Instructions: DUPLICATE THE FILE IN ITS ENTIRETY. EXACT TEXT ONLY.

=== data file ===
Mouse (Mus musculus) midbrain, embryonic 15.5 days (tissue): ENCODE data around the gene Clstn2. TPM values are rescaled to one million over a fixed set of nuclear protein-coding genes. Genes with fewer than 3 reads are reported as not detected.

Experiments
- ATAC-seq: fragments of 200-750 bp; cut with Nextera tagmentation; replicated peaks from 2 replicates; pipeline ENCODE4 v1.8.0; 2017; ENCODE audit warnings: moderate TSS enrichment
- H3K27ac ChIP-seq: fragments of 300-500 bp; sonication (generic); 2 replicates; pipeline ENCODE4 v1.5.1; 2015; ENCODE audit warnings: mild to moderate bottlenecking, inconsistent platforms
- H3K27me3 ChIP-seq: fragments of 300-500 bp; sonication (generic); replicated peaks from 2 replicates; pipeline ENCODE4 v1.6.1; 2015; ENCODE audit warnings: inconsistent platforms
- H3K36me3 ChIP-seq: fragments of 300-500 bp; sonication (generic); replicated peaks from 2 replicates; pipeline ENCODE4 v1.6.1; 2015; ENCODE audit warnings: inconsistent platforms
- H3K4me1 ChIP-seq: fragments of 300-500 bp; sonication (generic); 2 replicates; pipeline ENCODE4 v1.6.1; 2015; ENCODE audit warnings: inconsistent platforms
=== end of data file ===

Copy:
Mouse (Mus musculus) midbrain, embryonic 15.5 days (tissue): ENCODE data around the gene Clstn2. TPM values are rescaled to one million over a fixed set of nuclear protein-coding genes. Genes with fewer than 3 reads are reported as not detected.

Experiments
- ATAC-seq: fragments of 200-750 bp; cut with Nextera tagmentation; replicated peaks from 2 replicates; pipeline ENCODE4 v1.8.0; 2017; ENCODE audit warnings: moderate TSS enrichment
- H3K27ac ChIP-seq: fragments of 300-500 bp; sonication (generic); 2 replicates; pipeline ENCODE4 v1.5.1; 2015; ENCODE audit warnings: mild to moderate bottlenecking, inconsistent platforms
- H3K27me3 ChIP-seq: fragments of 300-500 bp; sonication (generic); replicated peaks from 2 replicates; pipeline ENCODE4 v1.6.1; 2015; ENCODE audit warnings: inconsistent platforms
- H3K36me3 ChIP-seq: fragments of 300-500 bp; sonication (generic); replicated peaks from 2 replicates; pipeline ENCODE4 v1.6.1; 2015; ENCODE audit warnings: inconsistent platforms
- H3K4me1 ChIP-seq: fragments of 300-500 bp; sonication (generic); 2 replicates; pipeline ENCODE4 v1.6.1; 2015; ENCODE audit warnings: inconsistent platforms